Date
19 November 2017
Hong Kong's Democratic Party members pose for a group photo following a dinner last month to mark the party's 20th anniversary. Credit: Democratic Party/Facebook
Hong Kong's Democratic Party members pose for a group photo following a dinner last month to mark the party's 20th anniversary. Credit: Democratic Party/Facebook

Why the Democratic Party must speak with one voice

It’s no secret that Hong Kong’s oldest political party, the Democratic Party, has been witnessing a tussle between the older and younger generations of its members in recent years.

While some party veterans advocate a softer stance in dealing with the government on various issues, the younger elements want a more in-your-face confrontational approach.

The internal differences and conflicts were brought to the fore once again this week as the party debated its response to the Leung Chun-ying administration’s plans for a new airport runway project. 

Sin Chung-Kai, a Democratic Party lawmaker and a spokesperson for transport affairs, said on Tuesday that he welcomes the government’s decision to approve the runway as he believes the new facility will be good for Hong Kong people in the future.

However, the comments quickly drew criticism from within the party, with some members wondering if their organization had turned into a pro-government entity.

Henry Chai Man-hon, one of members of the younger generation in the party, said he disagrees with Sin’s view on the new runway, which will cost as much HK$141.5 billion.

“I don’t know why Sin has a different view. Our party last year listed issues that must be resolved before [any new runway] approval… The issues remain unaddressed,” Chai said, adding that he hopes that party members will meet this weekend to come up with a unified view.

Chai was referring to an understanding reached by the party in 2014 that the runway shouldn’t be allowed unless some issues regarding airspace control are resolved first.

Critics of the new runway project say Hong Kong’s air traffic congestion stems from China’s tight control of the national airspace, including the one between Hong Kong and Shenzhen, rather than any shortcomings in the existing airport infrastructure. 

Sin declined to comment on Chai’s remarks, merely saying that the latter “has the liberty” to express his opinions.

Sin, who has been labeled as a “government friendly democrat”, believes Hong Kong should work with the mainland authorities to resolve the airspace issue.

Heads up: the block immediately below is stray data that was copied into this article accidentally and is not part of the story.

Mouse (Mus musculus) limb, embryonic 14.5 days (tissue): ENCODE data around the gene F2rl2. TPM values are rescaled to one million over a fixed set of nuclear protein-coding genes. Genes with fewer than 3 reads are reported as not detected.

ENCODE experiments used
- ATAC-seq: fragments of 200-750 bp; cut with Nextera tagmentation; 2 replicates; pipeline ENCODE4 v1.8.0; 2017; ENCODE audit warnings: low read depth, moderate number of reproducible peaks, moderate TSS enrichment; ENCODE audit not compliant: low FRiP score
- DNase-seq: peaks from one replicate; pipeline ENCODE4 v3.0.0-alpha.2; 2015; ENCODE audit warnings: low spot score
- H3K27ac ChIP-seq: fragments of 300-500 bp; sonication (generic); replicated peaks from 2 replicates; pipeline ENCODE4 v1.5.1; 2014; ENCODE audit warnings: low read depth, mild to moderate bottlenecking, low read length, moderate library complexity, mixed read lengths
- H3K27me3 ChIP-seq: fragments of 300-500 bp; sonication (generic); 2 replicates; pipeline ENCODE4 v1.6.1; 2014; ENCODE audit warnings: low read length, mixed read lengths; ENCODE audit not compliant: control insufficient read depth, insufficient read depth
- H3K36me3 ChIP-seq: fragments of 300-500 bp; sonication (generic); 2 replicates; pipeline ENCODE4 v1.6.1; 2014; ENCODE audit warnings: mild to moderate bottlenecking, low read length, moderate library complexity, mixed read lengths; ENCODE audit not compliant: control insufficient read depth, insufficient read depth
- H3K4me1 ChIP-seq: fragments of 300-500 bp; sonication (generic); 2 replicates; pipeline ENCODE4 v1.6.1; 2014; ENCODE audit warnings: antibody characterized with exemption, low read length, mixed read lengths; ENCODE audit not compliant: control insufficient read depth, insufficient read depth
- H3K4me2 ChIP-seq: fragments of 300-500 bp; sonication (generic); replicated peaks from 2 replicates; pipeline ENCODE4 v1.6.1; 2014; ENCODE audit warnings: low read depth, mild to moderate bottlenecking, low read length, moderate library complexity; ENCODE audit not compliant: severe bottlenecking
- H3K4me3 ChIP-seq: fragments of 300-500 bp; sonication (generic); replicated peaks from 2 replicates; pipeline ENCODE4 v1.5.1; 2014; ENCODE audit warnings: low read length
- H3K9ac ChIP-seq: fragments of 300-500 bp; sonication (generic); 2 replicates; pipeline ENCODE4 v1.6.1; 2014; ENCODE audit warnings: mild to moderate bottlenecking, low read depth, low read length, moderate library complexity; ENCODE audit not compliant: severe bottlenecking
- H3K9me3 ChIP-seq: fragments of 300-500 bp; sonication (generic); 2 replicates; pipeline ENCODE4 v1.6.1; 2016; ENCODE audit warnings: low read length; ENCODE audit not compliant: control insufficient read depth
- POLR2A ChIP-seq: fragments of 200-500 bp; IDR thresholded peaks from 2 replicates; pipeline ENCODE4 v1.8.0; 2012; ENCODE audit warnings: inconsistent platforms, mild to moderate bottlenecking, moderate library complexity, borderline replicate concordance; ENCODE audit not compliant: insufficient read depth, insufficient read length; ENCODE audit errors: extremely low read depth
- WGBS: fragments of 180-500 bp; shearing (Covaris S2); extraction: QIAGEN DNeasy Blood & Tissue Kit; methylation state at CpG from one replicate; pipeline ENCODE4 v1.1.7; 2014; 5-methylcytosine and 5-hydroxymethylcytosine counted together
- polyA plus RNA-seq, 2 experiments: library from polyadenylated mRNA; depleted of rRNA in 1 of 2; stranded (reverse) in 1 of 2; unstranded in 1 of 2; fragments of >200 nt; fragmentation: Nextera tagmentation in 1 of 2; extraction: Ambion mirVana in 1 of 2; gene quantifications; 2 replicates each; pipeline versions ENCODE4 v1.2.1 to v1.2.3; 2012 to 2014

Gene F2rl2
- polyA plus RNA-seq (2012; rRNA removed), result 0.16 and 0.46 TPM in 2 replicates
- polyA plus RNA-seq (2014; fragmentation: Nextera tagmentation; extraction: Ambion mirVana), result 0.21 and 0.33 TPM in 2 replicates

Meanwhile, several party members have launched a petition campaign to voice their opposition to the runway project. As of now, at least 30 party members are said to have signed up on the petition.

It marks the latest instance of internal split in the so-called leading opposition party in the city.

Au Nok-hin, a Democratic Party member and a district councilor, said blind support to the government on the planned third airport runway could result in adverse consequences for the party in the district council elections scheduled for November this year.

There are reservations among the public over the project, similar to that seen in relation to a previous government decision on a cross-border high-speed rail link, he said.

He was echoing the feelings of many young colleagues who say the Democratic Party needs to develop critical thinking over several key government policies that stand against the public interest.

The party, on its part, does recognize that it faces some difficult choices.

In the past few years, it has, in fact, been trying to strike a balance and please both younger and mature supporters. But the efforts have not been enough, as the latest internal conflicts show.

Meanwhile, as the party seems reluctant to take on the government boldly, it seems to be losing support among some sections of the public.  

Several surveys after the Occupy movement last year have shown that the pan-democrats, especially those from the Democratic Party, have lost support among the public.

Some students have alleged that the Democratic Party sought a free ride on the back of the Occupy protesters, rather than wholeheartedly fight for true universal suffrage on its own. 

Now, there is suspicion that the party could change stance at the last minute and support Beijing’s proposal with regard to the 2017 chief executive election.

Albert Ho, a former chairman of the party and a directly-elected lawmaker, announced earlier that he could resign and trigger a by-election for his seat to enable the public to indirectly express its view on Beijing’s political reform package.

But the by-election-cum-referendum plan failed to win the consent of other pan-democrats. Some members argued that the government could resort to some tricks and prevent pan-democrats from winning back the seat.

Clearly, the Democratic Party needs to resolve its internal conflicts and challenges first before it can step up its game against the government in the current complicated political environment.

As the major opposition party, it needs to raise its voice against controversial government policies while still maintaining a good working relationship with the administration and not falling hostage to radical elements.

Overall, the party leadership should bear one thing in mind: Hong Kong people need a strong opposition party willing to stand up to the government and speak out in one voice.

What the city certainly doesn’t need is another pro-Beijing ally.

– Contact us at [email protected]

SC/AC/RC

EJ Insight writer

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